Brogan Rafferty/Josh Teves/Mitch Eliot
In my first article from Vancouver Canucks development camp, I shared my one-on-one interview with Utica Comets head coach Trent Cull.
— Botchford's Army (@CanucksArmy) June 29, 2019
For today, I thought I would take a look at the three defencemen from development camp who are most likely to end up plying their trade with the Utica Comets for the 2019/20 season. They would be righties Brogan Rafferty and Mitch Eliot, along with lefty Josh Teves. I had the opportunity to speak with all three defenders and will share the results of those conversations with you here.
Rafferty, a six-foot-two-inch, 192-pounder from West Dundee Illinois turned 24-years-old in May. He signed with the Canucks at the end of last season after completing three seasons with Quinnipiac in the NCAA. During those three seasons, Rafferty managed to put up 10 goals and 55 assists to give himself 65 points in 116 NCAA contests. He also picked up 100 penalty minutes along the way.
Brogan told reporters that getting his foot in the door last year with the Canucks was huge for his confidence that he would be able to take his game to the next level and to see what it will take to stay there. Getting to know the staff and becoming familiar with the way things work and the schedule etc made him hungry for a full-time spot with the big club.
Rafferty pointed out that the Comets staff from Ryan Johnson on down have been great to him at camp. He mentioned how much they were talking with him on the ice during drills and how it was awesome to finally be able to get to know his potential coaching staff during camp. Brogan said that they have been nothing but good to him and he was very appreciative about that.
That was a common theme that I noticed with Rafferty, he mentioned several times how appreciative he is. Personally, I find that to be a fantastic trait in a young man who is embarking on his professional hockey career. I think that at times, young players can take things for granted and from my brief interactions with Rafferty, I feel confident that he will not be one of them. He seems to have a good head on his shoulders. Maybe it was just me, but I also thought that he sounded quite similar to Thatcher Demko when he spoke.
Rafferty played in two games for the Canucks at the end of last season and he was asked if he had watched either of those games yet. I was a little surprised when he said that he hadn’t, but got a chuckle when he said that his father watches them from time to time and he will catch bits and pieces when that happens. He does plan to sit down this offseason and give them a watch though.
Another interesting fact that was brought up by Daniel Wagner, (@passittobulis) from @VanCourierNews is that Brogan is legally blind in his right eye. Rafferty said that his eye has always been that way so he doesn’t see it as a disadvantage to him. He felt that if anything, it might help his hockey sense due to his overall awareness because of it. He also wanted to be clear that his vision is perfect in his other eye.
I asked all three defencemen to describe their game in order to help Utica Comets fans know what to expect when they arrive on the scene. The following was Rafferty’s response.
“I would say that I’m a reliable two-way defenceman. I make the good first pass to the forwards and I can contribute on the offence a bit. I take pride in my defending and I can get physical at times when I need to. I used to be an all-offence kind of guy but in college, I developed my defensive game with the help of the staff. They were awesome for me. So, I like to think of myself as a reliable two-way defenceman and you can use me in any situation you need to and I’m going to give it my best.”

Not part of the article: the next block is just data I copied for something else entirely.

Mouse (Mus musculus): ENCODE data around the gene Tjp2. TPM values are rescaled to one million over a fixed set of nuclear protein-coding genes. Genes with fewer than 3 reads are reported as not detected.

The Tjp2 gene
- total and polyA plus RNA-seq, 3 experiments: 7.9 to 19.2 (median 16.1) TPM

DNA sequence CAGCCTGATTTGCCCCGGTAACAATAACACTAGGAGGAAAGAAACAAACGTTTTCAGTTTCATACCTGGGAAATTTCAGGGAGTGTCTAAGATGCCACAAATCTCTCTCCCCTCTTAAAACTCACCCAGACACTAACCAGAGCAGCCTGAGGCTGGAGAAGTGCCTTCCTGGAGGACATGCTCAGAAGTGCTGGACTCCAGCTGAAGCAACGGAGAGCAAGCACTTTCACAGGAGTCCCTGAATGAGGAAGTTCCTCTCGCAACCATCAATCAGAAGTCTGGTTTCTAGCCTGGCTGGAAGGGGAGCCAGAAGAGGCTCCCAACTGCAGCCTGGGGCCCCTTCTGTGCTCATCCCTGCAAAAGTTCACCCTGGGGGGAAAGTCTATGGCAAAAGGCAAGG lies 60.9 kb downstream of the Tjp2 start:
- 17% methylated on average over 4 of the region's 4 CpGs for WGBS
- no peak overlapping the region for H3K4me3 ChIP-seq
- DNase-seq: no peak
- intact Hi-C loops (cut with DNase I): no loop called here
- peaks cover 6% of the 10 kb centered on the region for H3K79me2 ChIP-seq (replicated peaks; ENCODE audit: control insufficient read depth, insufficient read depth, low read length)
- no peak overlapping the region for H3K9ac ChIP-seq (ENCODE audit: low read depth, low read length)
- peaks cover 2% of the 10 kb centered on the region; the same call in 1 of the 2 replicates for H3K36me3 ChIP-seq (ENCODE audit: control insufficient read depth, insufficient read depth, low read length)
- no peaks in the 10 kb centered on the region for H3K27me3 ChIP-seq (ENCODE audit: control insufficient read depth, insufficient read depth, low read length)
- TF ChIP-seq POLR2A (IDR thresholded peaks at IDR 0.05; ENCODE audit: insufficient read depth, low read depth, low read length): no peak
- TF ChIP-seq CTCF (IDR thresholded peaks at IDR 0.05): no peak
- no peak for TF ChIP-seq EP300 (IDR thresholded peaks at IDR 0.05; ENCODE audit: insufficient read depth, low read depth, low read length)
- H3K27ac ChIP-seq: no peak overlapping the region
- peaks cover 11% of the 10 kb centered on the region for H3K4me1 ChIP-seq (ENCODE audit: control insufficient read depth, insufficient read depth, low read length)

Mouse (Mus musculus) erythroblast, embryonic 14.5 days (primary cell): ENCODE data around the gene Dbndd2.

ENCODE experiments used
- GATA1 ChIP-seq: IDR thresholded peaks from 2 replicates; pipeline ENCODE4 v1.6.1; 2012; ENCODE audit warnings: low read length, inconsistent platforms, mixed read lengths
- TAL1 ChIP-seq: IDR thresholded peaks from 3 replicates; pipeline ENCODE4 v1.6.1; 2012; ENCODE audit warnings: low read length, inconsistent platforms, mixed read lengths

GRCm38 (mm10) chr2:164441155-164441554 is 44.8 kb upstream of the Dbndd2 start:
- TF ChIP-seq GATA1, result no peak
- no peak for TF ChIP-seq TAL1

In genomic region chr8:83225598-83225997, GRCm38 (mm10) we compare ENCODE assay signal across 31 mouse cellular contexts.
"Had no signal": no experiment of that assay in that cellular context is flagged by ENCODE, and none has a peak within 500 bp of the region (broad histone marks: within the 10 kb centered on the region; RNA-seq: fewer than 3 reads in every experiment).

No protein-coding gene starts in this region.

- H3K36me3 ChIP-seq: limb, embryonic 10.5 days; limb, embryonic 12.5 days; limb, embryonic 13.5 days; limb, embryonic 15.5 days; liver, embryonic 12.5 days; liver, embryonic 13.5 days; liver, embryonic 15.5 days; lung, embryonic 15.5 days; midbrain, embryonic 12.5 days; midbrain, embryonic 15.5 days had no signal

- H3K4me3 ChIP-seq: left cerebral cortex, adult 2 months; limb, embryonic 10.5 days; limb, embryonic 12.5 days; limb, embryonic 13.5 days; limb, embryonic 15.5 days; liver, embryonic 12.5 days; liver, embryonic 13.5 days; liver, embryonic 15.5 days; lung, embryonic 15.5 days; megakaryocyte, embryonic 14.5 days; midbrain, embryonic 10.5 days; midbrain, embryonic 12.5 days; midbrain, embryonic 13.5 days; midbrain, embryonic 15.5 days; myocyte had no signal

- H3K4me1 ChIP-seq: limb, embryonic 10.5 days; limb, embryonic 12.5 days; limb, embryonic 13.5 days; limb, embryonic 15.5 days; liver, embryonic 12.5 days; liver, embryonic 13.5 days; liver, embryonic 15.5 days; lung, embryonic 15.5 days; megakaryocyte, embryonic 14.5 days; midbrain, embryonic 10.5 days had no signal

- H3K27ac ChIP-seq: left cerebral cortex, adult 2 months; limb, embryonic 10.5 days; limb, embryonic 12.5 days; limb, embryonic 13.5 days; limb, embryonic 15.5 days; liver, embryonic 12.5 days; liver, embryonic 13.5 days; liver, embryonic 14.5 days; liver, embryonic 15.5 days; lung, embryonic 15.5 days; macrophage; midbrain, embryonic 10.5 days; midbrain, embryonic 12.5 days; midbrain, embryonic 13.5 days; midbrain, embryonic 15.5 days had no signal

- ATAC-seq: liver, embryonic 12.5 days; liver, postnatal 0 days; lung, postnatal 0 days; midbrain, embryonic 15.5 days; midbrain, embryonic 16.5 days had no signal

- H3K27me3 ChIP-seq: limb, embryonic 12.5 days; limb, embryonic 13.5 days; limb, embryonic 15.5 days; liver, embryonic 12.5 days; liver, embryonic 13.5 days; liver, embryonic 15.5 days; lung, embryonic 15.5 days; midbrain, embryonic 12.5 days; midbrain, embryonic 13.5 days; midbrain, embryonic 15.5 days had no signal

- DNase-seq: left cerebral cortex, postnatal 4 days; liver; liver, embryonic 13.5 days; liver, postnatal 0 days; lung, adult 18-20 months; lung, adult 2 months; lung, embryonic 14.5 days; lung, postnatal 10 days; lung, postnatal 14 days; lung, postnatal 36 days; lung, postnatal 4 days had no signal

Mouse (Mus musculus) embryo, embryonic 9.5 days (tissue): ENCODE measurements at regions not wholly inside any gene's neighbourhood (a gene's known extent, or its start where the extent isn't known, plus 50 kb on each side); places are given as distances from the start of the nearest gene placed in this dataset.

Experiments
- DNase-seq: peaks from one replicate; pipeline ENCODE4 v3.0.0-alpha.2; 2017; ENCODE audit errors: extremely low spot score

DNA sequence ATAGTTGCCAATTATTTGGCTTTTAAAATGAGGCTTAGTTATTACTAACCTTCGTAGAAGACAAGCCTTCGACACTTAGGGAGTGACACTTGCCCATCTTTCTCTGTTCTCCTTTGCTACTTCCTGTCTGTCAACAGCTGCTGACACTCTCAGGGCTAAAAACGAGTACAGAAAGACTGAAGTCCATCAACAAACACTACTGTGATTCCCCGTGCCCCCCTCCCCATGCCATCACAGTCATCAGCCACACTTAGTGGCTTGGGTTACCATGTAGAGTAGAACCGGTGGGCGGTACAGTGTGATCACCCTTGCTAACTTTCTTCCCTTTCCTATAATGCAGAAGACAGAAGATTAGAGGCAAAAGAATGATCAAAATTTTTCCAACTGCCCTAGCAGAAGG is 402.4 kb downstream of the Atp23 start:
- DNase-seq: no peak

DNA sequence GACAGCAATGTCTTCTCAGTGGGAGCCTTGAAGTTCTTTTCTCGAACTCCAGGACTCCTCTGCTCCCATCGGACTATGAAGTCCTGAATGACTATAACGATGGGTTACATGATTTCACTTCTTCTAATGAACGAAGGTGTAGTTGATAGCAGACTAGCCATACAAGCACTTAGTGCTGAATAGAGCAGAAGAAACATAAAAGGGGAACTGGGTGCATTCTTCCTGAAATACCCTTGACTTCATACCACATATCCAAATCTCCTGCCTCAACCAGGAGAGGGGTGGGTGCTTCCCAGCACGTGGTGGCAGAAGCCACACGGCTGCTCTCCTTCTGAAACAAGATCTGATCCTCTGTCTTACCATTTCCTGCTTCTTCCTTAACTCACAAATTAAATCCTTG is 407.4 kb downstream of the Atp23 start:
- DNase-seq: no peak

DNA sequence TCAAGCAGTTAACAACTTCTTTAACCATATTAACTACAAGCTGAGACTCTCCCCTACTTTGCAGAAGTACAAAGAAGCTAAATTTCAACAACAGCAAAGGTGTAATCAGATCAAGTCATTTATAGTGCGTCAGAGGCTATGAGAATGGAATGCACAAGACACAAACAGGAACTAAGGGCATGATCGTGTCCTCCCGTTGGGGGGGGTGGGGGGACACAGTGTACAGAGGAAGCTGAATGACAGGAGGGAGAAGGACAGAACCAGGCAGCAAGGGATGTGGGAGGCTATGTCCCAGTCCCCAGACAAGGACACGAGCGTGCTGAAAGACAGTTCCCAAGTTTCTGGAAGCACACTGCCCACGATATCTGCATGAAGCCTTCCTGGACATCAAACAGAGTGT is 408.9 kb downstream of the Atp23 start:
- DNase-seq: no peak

Hearing Rafferty talk about being able to be used in any situation led me to ask him how much experience he has on the power play and penalty kill so far in his career.
“I would say that every team that I’ve been on, I’ve been on the power play. I came into college as a freshman and was on the first power play unit. I don’t anticipate it to be that quick here, if at all, but that’s obviously something that you want to push for. If the opportunity comes for me, I would happily take it. There are a lot of talented defencemen here and it’s all about who fits best in what position and how guys gell together. I’m just going to worry about making the lineup first and see how it goes from there.”
With this being his first season of pro hockey, I asked Brogan if there was an area that he was going to focus on with his training for this offseason.
“Strength! I will be playing against grown men now. They are a lot stronger/faster, so my primary strength, leg strength, and skating. I want to sharpen up those areas. The game is so fast and you need to be able to handle any situation that is thrown at you.”
“To be a great skater, you see Quinn Hughes have a transition from college to pro because primarily, his skating is out of this world. To get something close to that would be ideal, but yeah, I definitely want to work on my skating and strength.”
I thought I would flip that question and ask Brogan what he saw as an area of strength in his game.
“I think that I’m decently quick for a defenceman and I can zip pucks around to the forwards’ tape. I can make plays happen on offence.”
I enjoyed my chat with Brogan and look forward to checking in with him throughout the season this year. He is an articulate young man who seems to have a fairly good grasp on what he will need to do in order to succeed as a pro. The Comets backend will have a decidedly different look from last year and Rafferty could be a big piece towards improving it.
Josh Teves was another college free agent signing by the Canucks at the end of last season. He got into one game with the big club after finishing his four-year NCAA career with Princeton. The six-foot, 170-pound lefty from Calgary Alberta turned 24-years-old in February.
Teves managed 16 goals and 69 helpers to give himself 85 points in his 126 games with Princeton. He also spent 63 minutes in the penalty box.